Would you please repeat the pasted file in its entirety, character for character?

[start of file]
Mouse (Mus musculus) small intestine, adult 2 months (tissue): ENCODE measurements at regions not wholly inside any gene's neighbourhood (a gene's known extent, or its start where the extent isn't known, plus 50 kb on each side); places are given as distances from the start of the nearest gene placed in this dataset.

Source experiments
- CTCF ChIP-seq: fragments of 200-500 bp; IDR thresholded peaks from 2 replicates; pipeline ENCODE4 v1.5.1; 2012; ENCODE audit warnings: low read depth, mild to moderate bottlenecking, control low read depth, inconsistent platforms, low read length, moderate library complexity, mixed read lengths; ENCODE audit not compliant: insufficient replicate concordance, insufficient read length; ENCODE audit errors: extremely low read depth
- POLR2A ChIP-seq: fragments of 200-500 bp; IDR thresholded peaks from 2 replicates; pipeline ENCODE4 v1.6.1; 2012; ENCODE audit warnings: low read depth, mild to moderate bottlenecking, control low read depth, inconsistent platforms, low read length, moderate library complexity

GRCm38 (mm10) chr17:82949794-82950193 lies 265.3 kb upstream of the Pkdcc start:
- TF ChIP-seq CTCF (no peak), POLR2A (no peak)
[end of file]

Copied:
Mouse (Mus musculus) small intestine, adult 2 months (tissue): ENCODE measurements at regions not wholly inside any gene's neighbourhood (a gene's known extent, or its start where the extent isn't known, plus 50 kb on each side); places are given as distances from the start of the nearest gene placed in this dataset.

Source experiments
- CTCF ChIP-seq: fragments of 200-500 bp; IDR thresholded peaks from 2 replicates; pipeline ENCODE4 v1.5.1; 2012; ENCODE audit warnings: low read depth, mild to moderate bottlenecking, control low read depth, inconsistent platforms, low read length, moderate library complexity, mixed read lengths; ENCODE audit not compliant: insufficient replicate concordance, insufficient read length; ENCODE audit errors: extremely low read depth
- POLR2A ChIP-seq: fragments of 200-500 bp; IDR thresholded peaks from 2 replicates; pipeline ENCODE4 v1.6.1; 2012; ENCODE audit warnings: low read depth, mild to moderate bottlenecking, control low read depth, inconsistent platforms, low read length, moderate library complexity

GRCm38 (mm10) chr17:82949794-82950193 lies 265.3 kb upstream of the Pkdcc start:
- TF ChIP-seq CTCF (no peak), POLR2A (no peak)